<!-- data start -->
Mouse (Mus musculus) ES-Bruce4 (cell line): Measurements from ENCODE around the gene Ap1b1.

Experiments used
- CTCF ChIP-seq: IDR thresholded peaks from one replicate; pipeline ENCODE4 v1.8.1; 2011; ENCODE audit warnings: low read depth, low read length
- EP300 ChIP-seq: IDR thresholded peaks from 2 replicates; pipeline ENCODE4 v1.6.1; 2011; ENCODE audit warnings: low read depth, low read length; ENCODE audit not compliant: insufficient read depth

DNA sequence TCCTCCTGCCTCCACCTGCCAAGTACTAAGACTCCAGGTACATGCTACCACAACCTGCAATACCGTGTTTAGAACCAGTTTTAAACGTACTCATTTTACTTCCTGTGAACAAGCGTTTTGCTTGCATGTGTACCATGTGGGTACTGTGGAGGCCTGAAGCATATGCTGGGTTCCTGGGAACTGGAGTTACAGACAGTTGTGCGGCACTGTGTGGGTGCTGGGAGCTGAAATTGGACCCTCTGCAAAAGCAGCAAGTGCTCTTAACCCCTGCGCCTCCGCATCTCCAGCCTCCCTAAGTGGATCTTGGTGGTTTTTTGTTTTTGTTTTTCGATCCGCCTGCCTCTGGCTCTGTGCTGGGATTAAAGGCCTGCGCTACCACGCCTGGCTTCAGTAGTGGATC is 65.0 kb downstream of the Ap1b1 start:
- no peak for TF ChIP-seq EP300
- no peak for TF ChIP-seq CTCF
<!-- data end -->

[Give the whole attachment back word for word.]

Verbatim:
Mouse (Mus musculus) ES-Bruce4 (cell line): Measurements from ENCODE around the gene Ap1b1.

Experiments used
- CTCF ChIP-seq: IDR thresholded peaks from one replicate; pipeline ENCODE4 v1.8.1; 2011; ENCODE audit warnings: low read depth, low read length
- EP300 ChIP-seq: IDR thresholded peaks from 2 replicates; pipeline ENCODE4 v1.6.1; 2011; ENCODE audit warnings: low read depth, low read length; ENCODE audit not compliant: insufficient read depth

DNA sequence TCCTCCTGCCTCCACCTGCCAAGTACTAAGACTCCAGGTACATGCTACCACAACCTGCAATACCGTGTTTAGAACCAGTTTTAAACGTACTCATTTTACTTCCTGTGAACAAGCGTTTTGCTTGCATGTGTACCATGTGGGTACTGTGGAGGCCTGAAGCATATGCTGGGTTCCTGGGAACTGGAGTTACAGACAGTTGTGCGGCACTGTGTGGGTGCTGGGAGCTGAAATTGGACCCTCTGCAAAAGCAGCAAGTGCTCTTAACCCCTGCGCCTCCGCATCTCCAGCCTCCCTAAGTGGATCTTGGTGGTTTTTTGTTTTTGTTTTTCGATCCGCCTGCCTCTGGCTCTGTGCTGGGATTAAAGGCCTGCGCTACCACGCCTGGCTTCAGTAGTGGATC is 65.0 kb downstream of the Ap1b1 start:
- no peak for TF ChIP-seq EP300
- no peak for TF ChIP-seq CTCF